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Climate change leads to an increased frequency and severity of extreme weather events, including heatwaves. In June and July 2022, many European countries, such as Portugal, Spain, France and the UK, witnessed record temperatures above 40°C. Researchers have recently warned that Europe is the continent with the highest vulnerability for heat-related impacts of climate change. In 2019 alone, almost 345,000 people over 65 years old died after exposure to hot weather.

The World Meteorological Organization defines a heatwave as “five or more consecutive days during which the daily maximum temperature surpasses the average maximum temperature by 5°C (9°F) or more”. Heatwaves are one of several extreme weather events made worse by climate change and the rise in global temperatures – others being wildfires, heavy rainfall and associated flooding, and droughts.

 

Exposure to extreme heat can disrupt the body’s natural ability to regulate temperature, through thermoregulation mechanisms, and result in many illnesses, including heat cramps, heat exhaustion, heatstroke, and hyperthermia. It can worsen already existing health problems, and result in cardiovascular, respiratory, renal and nervous system diseases, sleep and mental health disorders, and death. Any person could be affected, whether they live in big cities, where the urban heat island effect causes the city temperatures to be higher than in surrounding rural and natural areas, or not.

However, some groups are more vulnerable, due to their age, health and socio-economic conditions:

  • The elderly, pregnant women, infants and children, and people with pre-existing chronic diseases.
  • Disabled people and those who live in poverty or social isolation.
  • Athletes and people who work outdoors can be at higher risk as well.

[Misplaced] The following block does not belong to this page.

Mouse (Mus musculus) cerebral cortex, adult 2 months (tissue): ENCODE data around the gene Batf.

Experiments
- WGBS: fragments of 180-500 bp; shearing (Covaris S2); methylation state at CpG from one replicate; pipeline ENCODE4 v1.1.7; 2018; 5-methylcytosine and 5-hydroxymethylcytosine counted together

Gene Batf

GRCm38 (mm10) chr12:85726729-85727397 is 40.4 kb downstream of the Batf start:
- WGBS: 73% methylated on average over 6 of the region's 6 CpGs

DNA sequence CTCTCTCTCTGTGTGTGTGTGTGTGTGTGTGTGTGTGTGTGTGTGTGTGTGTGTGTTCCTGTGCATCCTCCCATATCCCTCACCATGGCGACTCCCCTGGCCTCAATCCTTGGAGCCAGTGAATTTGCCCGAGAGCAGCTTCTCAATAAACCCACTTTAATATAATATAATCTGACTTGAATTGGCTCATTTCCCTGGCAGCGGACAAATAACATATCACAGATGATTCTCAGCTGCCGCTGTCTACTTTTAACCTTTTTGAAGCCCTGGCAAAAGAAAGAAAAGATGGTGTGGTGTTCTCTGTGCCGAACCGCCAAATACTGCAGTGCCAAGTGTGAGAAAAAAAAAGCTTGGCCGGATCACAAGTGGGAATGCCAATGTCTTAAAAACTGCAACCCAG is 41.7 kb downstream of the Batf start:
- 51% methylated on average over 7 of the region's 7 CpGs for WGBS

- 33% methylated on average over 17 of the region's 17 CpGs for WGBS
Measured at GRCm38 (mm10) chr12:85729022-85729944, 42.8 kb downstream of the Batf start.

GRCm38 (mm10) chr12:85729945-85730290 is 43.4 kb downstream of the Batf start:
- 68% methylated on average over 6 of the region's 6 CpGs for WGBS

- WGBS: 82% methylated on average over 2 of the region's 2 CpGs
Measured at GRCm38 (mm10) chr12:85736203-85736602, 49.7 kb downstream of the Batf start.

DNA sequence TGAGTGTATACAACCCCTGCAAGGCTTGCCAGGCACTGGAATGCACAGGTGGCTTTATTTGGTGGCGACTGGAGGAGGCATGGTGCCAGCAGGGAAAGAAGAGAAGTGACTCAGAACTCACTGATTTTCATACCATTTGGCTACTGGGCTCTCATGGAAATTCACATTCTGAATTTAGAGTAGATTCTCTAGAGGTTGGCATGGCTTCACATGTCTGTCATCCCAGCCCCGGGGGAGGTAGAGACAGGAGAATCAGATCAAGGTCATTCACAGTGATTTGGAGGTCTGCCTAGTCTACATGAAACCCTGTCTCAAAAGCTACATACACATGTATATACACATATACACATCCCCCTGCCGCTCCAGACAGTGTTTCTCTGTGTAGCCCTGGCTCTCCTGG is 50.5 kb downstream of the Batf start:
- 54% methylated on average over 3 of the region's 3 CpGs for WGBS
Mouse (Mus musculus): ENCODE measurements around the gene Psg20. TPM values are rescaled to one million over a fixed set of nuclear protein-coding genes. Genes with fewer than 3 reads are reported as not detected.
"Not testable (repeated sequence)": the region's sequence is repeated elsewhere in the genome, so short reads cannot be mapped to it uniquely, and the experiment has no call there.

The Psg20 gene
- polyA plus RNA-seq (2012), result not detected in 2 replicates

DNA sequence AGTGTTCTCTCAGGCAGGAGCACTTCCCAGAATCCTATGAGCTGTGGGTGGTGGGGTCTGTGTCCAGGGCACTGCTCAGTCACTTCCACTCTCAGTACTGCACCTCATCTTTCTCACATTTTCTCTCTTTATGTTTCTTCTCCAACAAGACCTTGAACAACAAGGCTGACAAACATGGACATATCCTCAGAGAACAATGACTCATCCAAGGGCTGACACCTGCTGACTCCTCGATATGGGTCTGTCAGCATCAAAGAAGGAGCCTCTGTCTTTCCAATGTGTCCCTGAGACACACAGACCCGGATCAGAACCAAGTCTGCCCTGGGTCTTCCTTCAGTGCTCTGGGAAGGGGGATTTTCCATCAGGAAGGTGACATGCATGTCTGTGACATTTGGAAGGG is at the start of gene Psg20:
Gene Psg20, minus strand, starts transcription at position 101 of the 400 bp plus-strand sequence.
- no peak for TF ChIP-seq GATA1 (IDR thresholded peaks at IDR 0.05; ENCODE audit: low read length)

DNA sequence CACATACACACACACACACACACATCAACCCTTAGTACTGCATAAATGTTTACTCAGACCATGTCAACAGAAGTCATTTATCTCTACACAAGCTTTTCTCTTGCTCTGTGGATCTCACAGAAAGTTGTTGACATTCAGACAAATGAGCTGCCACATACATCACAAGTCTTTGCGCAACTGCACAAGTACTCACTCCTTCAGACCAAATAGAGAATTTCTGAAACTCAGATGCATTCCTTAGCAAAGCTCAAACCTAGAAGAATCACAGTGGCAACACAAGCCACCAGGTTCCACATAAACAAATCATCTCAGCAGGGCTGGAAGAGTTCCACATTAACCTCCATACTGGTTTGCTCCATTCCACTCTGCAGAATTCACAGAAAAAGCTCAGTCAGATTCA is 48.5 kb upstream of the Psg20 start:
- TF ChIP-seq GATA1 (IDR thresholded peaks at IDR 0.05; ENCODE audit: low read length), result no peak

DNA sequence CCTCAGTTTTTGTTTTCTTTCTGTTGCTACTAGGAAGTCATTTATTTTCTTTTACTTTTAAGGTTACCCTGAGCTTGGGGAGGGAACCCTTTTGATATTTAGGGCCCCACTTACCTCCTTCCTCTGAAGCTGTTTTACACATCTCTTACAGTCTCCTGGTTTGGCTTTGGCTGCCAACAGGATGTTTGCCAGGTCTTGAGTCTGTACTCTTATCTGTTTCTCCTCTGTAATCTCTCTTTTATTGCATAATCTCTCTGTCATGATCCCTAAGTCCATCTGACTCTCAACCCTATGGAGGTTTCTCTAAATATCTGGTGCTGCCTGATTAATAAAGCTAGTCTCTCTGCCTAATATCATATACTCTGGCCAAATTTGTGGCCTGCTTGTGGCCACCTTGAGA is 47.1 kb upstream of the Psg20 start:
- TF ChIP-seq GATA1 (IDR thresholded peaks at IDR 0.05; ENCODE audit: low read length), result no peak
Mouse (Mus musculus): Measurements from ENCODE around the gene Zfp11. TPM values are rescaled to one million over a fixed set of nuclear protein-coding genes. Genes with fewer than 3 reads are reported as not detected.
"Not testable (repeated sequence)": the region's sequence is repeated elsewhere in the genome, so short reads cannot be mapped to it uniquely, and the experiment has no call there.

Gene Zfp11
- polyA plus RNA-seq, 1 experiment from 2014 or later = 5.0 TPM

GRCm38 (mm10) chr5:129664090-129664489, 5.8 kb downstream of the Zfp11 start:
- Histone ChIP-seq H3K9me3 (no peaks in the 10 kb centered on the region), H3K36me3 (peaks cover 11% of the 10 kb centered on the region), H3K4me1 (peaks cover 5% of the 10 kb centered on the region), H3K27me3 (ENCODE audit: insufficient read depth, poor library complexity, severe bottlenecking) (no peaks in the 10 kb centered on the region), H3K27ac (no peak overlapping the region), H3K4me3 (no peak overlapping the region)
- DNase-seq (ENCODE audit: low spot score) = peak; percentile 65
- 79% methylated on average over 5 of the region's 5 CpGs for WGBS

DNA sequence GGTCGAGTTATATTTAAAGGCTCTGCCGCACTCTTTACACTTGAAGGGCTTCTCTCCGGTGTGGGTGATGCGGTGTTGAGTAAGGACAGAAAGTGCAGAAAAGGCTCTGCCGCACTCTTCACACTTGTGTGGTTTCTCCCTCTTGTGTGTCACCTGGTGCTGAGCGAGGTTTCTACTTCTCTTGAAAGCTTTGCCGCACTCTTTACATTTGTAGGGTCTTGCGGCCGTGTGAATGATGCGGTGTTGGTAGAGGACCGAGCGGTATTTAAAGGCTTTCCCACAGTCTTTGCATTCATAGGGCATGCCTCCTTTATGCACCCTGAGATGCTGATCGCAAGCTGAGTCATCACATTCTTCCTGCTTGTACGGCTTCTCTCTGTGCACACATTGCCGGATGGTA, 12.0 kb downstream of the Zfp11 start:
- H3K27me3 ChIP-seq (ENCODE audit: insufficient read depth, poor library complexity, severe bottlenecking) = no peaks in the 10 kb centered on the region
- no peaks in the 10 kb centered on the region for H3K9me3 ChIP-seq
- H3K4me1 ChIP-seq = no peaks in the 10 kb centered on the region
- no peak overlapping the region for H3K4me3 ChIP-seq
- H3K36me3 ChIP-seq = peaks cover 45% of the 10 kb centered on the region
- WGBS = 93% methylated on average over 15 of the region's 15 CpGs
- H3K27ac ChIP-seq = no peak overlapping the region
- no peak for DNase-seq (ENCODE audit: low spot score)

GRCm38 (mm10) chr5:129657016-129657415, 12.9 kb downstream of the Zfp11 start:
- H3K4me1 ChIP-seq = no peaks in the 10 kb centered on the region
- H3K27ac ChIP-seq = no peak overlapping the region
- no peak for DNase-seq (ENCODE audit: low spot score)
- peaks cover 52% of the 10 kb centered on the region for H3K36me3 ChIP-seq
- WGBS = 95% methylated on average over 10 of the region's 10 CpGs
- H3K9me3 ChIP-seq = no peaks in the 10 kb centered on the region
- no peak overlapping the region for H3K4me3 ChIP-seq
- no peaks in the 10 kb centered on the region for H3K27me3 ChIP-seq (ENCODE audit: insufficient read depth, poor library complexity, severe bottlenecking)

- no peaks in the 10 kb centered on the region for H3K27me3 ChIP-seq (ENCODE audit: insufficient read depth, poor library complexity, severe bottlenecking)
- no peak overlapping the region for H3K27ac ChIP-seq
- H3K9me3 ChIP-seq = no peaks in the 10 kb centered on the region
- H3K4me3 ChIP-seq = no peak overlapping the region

Another adverse effect of hot weather is the increase in air pollution levels.

In urban areas, the combination of a heatwave and high air pollution can be deadly: as air pollution increases, there is no wind to clean up the air, in addition to the heat being trapped in cities. A particular health concern is ozone, as high levels of ozone make existing breathing problems worse, but can also cause breathing problems, trigger asthma, reduce lung function and cause lung disease. But also major air pollution is released from the many wildfires which are currently raging across Europe,” explains Anne Stauffer, Deputy Director at HEAL.

 

Heatwaves are a distinct problem in many parts of the world, but also in Europe, with an increase in the frequency, duration and intensity of heatwaves in recent decades.

In 2003, more than 70,000 people died in Europe due to severe heatwaves. In 2019, nearly 345,000 people over 65 years old died after exposure to hot weather events. And scientific evidence shows that Europe is the region most vulnerable to the heat-related impacts of the climate emergency, due to its older and ageing population. With the accelerating climate emergency, the exposure to heatwaves will only increase in the coming years.

 

A report from the Intergovernmental Panel on Climate Change (IPCC) underlined that unless there are immediate, rapid and large-scale reductions in greenhouse gas emissions, we will be missing limiting warming to 1.5°C, as set in the landmark Paris Agreement. For the coming decades, the report projected an increase of climate changes in all regions: “For 1.5°C of global warming, there will be increasing heatwaves, longer warm seasons and shorter cold seasons. At 2°C of global warming, heat extremes would more often reach critical tolerance thresholds for agriculture and health”.

From a health perspective, the prescription is very clear: policy makers at global, EU, national and local level have to double down on climate action.

For the European Union, this includes increasing the climate ambition in the negotiations of the Fit for 55 package, so that we actually get a package that is fit for 1.5°C, as well as updating the EU’s clean air standards, to fully align them with WHO recommendations and the latest science by 2030.

And in view of the current EU energy developments with the war in Ukraine, policy makers should especially avoid false solutions, such as incentivising fossil gas and wood burning, which would continue to fuel air pollution and climate change.